Grammarly, why no trial?

I’ve been a Grammarly user for a few months now and it’s been immensely helpful. I don’t think I made another typo since I start using it. It’s the best spellchecker on the market.

It also has a premium version which promises tasty features like advanced checks for grammar, context and sentence structure, vocabulary enhancement suggestions, genre-specific writing style checks, and even a plagiarism detector.

All great things worth paying for. But something doesn’t feel right when looking at their pricing table. There’s too much of a difference between the monthly and the annual plan.

Grammarly premium pricing plans

I get the idea of enticing people to buy the yearly plan by offering a great deal, but pricing the monthly plan so high makes it look suspicious. Like you really don’t want people to go and try it for 30 days.

A premium trial of even one day, or one document, would go a long way in helping people decide if they want to upgrade or not.

One trick to make your web application feel smoother

It’s 2018 and we all want things to work, or at least, feel smoother.

Sometimes slowing some things down helps us improve the overall user experience of our applications.

One example of things we can slow down to make the app feel smoother is the loading/working state of buttons.

Whenever we click on something we expect some kind of feedback, but sometimes that action can be so fast that the working state, our feedback, will go unnoticed – leaving us guessing if our action was processed or not.

What we could do is to throttle the promise. Make it so it takes at least n milliseconds to resolve, giving us enough time to notice the loading state.

// Creates a new promise that automatically resolves after some timeout:
Promise.delay = function (time) {
    return new Promise((resolve, reject) => {
        setTimeout(resolve, time)

// Throttle this promise to resolve no faster than the specified time:
Promise.prototype.takeAtLeast = function (time) {
    return new Promise((resolve, reject) => {
        Promise.all([this, Promise.delay(time)]).then(([result]) => {
        }, reject)

// Make sure this doesn't resolve for at least 300ms, useful for things like
// keeping a loading spinner on screen just long enough to not look janky:'/published-products', payload)
    .then(response => {
        this.loading = false
        // ...
    .catch(response => {
        this.loading = false
        // ...

via @adamwathan

Dust off your inner designer with tailwindcss

Designing UIs is hard, especially if you’re a backend developer. When bootstrap came along everybody was cheering. And so did I.

No more wasted hours on fiddling out the interface. Look up the documentation, copy&paste the examples and adjust to your needs. It simplified everything for the non-designers.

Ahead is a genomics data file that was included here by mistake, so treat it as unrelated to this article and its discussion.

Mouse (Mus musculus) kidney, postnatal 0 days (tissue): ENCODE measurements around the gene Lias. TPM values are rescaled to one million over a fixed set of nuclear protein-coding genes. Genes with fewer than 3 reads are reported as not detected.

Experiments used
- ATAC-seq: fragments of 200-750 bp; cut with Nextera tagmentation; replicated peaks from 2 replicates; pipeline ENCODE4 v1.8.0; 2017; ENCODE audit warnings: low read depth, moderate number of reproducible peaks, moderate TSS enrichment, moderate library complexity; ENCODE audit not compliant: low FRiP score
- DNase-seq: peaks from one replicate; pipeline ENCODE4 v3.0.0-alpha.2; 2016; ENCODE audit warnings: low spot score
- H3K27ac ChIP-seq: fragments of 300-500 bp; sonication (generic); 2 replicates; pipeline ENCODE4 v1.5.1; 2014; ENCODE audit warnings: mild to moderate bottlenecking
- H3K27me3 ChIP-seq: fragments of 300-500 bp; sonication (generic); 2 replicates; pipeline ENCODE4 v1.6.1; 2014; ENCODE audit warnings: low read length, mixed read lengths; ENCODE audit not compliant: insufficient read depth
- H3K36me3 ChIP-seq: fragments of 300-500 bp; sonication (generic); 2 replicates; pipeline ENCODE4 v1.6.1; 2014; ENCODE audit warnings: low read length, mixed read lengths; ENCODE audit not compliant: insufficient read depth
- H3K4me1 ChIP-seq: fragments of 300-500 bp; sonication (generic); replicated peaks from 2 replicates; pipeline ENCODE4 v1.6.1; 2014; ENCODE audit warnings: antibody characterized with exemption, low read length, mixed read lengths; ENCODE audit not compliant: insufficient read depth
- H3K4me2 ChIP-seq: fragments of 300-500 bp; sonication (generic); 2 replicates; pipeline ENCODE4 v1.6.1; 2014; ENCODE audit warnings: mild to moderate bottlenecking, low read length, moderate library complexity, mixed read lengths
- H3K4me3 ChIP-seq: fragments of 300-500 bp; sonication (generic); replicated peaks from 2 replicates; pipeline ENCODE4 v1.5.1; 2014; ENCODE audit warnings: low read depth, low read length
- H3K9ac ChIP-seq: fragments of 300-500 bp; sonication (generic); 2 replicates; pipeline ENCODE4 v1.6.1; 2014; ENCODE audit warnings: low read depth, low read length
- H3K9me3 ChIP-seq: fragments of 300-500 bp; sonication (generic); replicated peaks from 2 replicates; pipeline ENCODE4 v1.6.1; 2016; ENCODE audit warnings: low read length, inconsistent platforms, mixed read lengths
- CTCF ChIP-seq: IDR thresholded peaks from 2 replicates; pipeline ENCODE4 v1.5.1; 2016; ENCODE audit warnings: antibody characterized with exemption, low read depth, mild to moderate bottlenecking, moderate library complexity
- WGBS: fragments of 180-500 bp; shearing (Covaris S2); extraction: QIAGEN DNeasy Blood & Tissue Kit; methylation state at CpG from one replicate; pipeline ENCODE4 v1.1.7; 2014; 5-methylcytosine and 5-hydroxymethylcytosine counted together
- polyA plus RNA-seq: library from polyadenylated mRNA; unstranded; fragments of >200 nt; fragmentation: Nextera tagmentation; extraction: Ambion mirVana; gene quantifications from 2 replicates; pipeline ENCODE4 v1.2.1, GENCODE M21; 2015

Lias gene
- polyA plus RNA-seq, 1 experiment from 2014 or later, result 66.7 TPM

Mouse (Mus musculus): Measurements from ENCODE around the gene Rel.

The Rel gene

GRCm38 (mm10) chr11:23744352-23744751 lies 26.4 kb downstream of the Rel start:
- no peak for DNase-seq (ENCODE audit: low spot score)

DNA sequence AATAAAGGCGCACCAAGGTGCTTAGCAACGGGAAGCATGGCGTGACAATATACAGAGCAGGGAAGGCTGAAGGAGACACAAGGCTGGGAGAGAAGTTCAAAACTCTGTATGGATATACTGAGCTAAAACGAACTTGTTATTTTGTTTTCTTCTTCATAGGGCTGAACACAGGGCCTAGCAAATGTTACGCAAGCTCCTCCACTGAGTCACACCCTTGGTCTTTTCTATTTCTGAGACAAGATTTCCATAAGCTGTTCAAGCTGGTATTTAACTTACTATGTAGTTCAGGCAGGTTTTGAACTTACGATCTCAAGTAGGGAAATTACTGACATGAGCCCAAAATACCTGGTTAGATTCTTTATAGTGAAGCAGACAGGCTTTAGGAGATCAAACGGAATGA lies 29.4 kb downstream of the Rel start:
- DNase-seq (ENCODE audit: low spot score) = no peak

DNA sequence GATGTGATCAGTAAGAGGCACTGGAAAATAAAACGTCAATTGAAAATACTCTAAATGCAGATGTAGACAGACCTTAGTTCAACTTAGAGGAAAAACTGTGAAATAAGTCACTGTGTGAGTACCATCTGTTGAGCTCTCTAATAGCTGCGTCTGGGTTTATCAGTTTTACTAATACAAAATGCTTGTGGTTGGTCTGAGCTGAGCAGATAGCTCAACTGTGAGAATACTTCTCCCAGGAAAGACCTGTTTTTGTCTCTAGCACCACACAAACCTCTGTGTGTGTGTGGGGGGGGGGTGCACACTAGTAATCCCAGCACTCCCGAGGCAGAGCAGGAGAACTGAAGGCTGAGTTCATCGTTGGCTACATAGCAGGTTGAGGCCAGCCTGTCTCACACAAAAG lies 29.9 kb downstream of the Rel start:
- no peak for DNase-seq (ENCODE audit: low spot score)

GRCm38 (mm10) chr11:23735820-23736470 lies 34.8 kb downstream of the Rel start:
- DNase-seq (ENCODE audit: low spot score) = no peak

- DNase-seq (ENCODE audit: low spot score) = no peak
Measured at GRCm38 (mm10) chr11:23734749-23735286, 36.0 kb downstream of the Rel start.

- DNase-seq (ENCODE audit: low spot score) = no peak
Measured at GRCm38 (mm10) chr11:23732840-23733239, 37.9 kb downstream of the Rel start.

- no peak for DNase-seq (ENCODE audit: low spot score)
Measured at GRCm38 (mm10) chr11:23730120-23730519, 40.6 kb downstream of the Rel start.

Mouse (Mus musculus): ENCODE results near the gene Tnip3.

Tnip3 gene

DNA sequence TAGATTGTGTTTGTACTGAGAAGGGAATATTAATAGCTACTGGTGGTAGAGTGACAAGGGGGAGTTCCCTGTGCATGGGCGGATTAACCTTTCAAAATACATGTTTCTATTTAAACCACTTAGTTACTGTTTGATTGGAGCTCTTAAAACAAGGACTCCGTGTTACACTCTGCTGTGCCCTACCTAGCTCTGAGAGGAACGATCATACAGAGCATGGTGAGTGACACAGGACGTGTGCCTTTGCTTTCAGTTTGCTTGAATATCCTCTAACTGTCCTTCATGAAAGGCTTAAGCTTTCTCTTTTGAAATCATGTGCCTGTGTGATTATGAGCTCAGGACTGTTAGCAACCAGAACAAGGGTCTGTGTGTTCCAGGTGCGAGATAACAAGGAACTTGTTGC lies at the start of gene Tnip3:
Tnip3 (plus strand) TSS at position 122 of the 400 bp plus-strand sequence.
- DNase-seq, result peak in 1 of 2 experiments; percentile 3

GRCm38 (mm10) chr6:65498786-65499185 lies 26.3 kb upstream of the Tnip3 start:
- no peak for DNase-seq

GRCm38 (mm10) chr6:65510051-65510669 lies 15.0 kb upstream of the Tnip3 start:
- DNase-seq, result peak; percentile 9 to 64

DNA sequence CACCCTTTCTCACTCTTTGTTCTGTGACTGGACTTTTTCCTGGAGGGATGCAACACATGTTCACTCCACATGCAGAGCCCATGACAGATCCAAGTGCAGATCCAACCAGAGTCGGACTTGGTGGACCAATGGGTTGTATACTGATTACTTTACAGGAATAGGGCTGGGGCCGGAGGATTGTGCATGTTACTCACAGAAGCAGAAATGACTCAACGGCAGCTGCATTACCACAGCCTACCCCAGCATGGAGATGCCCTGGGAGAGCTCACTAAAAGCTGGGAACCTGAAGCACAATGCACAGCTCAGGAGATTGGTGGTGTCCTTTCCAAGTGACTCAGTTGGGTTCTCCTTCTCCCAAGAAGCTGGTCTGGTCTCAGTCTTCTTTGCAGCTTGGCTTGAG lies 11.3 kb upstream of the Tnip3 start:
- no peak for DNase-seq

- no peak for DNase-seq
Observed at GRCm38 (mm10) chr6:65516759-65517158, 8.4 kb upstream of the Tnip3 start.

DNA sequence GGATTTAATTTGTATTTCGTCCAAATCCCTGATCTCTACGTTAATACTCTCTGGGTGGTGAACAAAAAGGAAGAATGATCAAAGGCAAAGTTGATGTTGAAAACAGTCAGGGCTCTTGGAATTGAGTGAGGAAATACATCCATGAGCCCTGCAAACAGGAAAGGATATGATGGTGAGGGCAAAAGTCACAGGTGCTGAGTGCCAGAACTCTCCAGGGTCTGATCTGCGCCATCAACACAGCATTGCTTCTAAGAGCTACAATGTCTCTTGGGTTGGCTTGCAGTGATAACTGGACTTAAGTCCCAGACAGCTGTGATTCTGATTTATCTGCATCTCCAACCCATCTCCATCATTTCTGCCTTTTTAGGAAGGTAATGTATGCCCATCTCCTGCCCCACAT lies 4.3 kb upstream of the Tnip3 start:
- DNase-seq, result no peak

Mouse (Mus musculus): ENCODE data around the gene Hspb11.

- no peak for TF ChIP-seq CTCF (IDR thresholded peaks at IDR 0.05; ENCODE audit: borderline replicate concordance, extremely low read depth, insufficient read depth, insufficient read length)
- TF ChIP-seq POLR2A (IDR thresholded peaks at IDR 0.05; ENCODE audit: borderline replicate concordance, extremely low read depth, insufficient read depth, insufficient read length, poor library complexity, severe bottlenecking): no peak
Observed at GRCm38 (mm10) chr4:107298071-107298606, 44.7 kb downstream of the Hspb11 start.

But it also crippled our already modest design skills. It made us lazy.

Before bootstrap, we were at least trying to make things look nice. Now we’re just changing a few variables here and there pretending it’s different. Only it’s not.

Because bootstrap is a component-based framework, everything that comes out of it looks and feels the same. Forms, buttons, alert screens, proportions, modals, everything.

Tailwind doesn’t have pre-built components. You have to unleash your inner designer everytime you want to build something new.

Prototyping with tailwind is slow. Painfully slow in the first days. You have to always have the documentation by your side to look stuff up. There are so many utility classes! But fear not.

Once those few days have passed, everything gets easier. I would even argue that tailwind has a shorter learning curve than bootstrap. Because you type in every class on your own, rather than copying&pasting full blocks of code from one place to another. All those tiny utility classes get ingrained in your memory real quick.

About the clones you end up with by using bootstrap, yes, you might say that it comes down to laziness and lack of creativity. That you can choose to use as much or as little from the framework.

And I agree.

But I, for one, do not mind being pushed towards becoming more creative. By not having a full blow set of components, tailwind does just that.

Frontend vs Backend. What goes first?

It doesn’t matter if you’re building a mobile, desktop, or a web app – nowadays pretty much everyone breaks their applications into a frontend that uses the latest, hottest javascript framework and a backend responsible for answering ajax requests.

Arguments on what should go first, the frontend or the backend, are always there.

In my experience, doing either one first will only lead to conflicts and feelings of resentment between the two camps. Front devs will be annoyed because “the APIs are always changing” and the backend guys will be like “why can’t you understand that we had to change x thing?”.

In the software industry, everything is a subject of change. Trying to agree on the API structure and creating dummy JSON files to substitute for the real thing while the backend devs figure out their stuff isn’t a solution.